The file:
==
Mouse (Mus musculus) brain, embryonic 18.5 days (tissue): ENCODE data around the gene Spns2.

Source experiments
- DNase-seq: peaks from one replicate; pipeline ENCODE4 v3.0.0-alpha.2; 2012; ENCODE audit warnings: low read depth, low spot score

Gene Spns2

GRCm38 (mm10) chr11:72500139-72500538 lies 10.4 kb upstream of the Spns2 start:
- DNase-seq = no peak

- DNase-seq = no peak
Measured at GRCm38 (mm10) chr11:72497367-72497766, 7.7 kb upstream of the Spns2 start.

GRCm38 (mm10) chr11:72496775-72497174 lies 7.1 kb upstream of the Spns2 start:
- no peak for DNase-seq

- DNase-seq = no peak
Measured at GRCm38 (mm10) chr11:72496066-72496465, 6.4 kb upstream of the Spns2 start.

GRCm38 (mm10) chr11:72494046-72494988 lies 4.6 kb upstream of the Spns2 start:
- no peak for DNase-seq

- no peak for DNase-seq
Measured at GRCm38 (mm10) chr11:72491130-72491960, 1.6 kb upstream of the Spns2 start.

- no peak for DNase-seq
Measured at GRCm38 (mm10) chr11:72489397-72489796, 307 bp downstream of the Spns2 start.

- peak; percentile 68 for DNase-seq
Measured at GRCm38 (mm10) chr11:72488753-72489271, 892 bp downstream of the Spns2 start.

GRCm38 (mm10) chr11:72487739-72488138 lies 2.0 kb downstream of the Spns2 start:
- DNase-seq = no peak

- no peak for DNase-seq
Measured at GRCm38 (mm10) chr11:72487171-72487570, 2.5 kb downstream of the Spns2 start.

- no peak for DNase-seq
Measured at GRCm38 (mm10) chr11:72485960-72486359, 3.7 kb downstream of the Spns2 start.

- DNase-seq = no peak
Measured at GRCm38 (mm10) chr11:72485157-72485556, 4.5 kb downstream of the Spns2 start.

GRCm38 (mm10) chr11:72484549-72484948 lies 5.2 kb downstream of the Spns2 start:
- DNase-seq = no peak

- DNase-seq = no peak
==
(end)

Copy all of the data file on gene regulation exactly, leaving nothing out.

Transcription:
Mouse (Mus musculus) brain, embryonic 18.5 days (tissue): ENCODE data around the gene Spns2.

Source experiments
- DNase-seq: peaks from one replicate; pipeline ENCODE4 v3.0.0-alpha.2; 2012; ENCODE audit warnings: low read depth, low spot score

Gene Spns2

GRCm38 (mm10) chr11:72500139-72500538 lies 10.4 kb upstream of the Spns2 start:
- DNase-seq = no peak

- DNase-seq = no peak
Measured at GRCm38 (mm10) chr11:72497367-72497766, 7.7 kb upstream of the Spns2 start.

GRCm38 (mm10) chr11:72496775-72497174 lies 7.1 kb upstream of the Spns2 start:
- no peak for DNase-seq

- DNase-seq = no peak
Measured at GRCm38 (mm10) chr11:72496066-72496465, 6.4 kb upstream of the Spns2 start.

GRCm38 (mm10) chr11:72494046-72494988 lies 4.6 kb upstream of the Spns2 start:
- no peak for DNase-seq

- no peak for DNase-seq
Measured at GRCm38 (mm10) chr11:72491130-72491960, 1.6 kb upstream of the Spns2 start.

- no peak for DNase-seq
Measured at GRCm38 (mm10) chr11:72489397-72489796, 307 bp downstream of the Spns2 start.

- peak; percentile 68 for DNase-seq
Measured at GRCm38 (mm10) chr11:72488753-72489271, 892 bp downstream of the Spns2 start.

GRCm38 (mm10) chr11:72487739-72488138 lies 2.0 kb downstream of the Spns2 start:
- DNase-seq = no peak

- no peak for DNase-seq
Measured at GRCm38 (mm10) chr11:72487171-72487570, 2.5 kb downstream of the Spns2 start.

- no peak for DNase-seq
Measured at GRCm38 (mm10) chr11:72485960-72486359, 3.7 kb downstream of the Spns2 start.

- DNase-seq = no peak
Measured at GRCm38 (mm10) chr11:72485157-72485556, 4.5 kb downstream of the Spns2 start.

GRCm38 (mm10) chr11:72484549-72484948 lies 5.2 kb downstream of the Spns2 start:
- DNase-seq = no peak

- DNase-seq = no peak